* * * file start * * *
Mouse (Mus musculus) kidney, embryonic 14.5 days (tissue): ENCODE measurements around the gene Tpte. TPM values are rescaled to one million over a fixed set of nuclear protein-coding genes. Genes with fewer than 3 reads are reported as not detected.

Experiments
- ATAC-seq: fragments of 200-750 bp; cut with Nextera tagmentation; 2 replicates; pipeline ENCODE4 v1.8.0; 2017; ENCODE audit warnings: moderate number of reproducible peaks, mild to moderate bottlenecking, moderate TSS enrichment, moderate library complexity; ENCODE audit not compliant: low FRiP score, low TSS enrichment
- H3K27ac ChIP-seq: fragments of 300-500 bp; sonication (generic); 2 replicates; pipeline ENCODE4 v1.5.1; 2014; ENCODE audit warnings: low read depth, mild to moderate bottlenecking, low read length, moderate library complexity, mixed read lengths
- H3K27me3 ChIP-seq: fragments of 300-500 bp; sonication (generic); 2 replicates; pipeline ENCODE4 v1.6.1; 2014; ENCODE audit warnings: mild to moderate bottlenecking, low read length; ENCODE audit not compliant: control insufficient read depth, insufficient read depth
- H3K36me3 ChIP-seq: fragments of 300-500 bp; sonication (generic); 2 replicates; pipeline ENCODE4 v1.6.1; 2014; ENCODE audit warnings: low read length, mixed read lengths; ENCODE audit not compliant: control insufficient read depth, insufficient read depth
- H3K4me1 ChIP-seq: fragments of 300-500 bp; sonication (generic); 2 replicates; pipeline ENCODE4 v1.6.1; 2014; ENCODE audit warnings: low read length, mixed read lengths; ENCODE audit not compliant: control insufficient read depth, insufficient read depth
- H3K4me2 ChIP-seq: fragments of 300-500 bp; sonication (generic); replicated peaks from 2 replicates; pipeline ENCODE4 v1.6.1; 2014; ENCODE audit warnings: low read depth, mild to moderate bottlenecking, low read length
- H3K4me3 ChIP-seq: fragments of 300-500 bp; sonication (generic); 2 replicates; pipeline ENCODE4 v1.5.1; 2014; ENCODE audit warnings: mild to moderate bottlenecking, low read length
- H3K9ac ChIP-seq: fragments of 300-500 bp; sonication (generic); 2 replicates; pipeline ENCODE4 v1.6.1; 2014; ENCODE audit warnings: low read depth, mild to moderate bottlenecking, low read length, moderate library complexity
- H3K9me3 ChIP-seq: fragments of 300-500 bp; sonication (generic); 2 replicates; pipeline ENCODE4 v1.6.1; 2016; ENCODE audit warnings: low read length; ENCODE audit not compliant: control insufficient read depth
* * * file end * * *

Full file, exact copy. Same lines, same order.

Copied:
Mouse (Mus musculus) kidney, embryonic 14.5 days (tissue): ENCODE measurements around the gene Tpte. TPM values are rescaled to one million over a fixed set of nuclear protein-coding genes. Genes with fewer than 3 reads are reported as not detected.

Experiments
- ATAC-seq: fragments of 200-750 bp; cut with Nextera tagmentation; 2 replicates; pipeline ENCODE4 v1.8.0; 2017; ENCODE audit warnings: moderate number of reproducible peaks, mild to moderate bottlenecking, moderate TSS enrichment, moderate library complexity; ENCODE audit not compliant: low FRiP score, low TSS enrichment
- H3K27ac ChIP-seq: fragments of 300-500 bp; sonication (generic); 2 replicates; pipeline ENCODE4 v1.5.1; 2014; ENCODE audit warnings: low read depth, mild to moderate bottlenecking, low read length, moderate library complexity, mixed read lengths
- H3K27me3 ChIP-seq: fragments of 300-500 bp; sonication (generic); 2 replicates; pipeline ENCODE4 v1.6.1; 2014; ENCODE audit warnings: mild to moderate bottlenecking, low read length; ENCODE audit not compliant: control insufficient read depth, insufficient read depth
- H3K36me3 ChIP-seq: fragments of 300-500 bp; sonication (generic); 2 replicates; pipeline ENCODE4 v1.6.1; 2014; ENCODE audit warnings: low read length, mixed read lengths; ENCODE audit not compliant: control insufficient read depth, insufficient read depth
- H3K4me1 ChIP-seq: fragments of 300-500 bp; sonication (generic); 2 replicates; pipeline ENCODE4 v1.6.1; 2014; ENCODE audit warnings: low read length, mixed read lengths; ENCODE audit not compliant: control insufficient read depth, insufficient read depth
- H3K4me2 ChIP-seq: fragments of 300-500 bp; sonication (generic); replicated peaks from 2 replicates; pipeline ENCODE4 v1.6.1; 2014; ENCODE audit warnings: low read depth, mild to moderate bottlenecking, low read length
- H3K4me3 ChIP-seq: fragments of 300-500 bp; sonication (generic); 2 replicates; pipeline ENCODE4 v1.5.1; 2014; ENCODE audit warnings: mild to moderate bottlenecking, low read length
- H3K9ac ChIP-seq: fragments of 300-500 bp; sonication (generic); 2 replicates; pipeline ENCODE4 v1.6.1; 2014; ENCODE audit warnings: low read depth, mild to moderate bottlenecking, low read length, moderate library complexity
- H3K9me3 ChIP-seq: fragments of 300-500 bp; sonication (generic); 2 replicates; pipeline ENCODE4 v1.6.1; 2016; ENCODE audit warnings: low read length; ENCODE audit not compliant: control insufficient read depth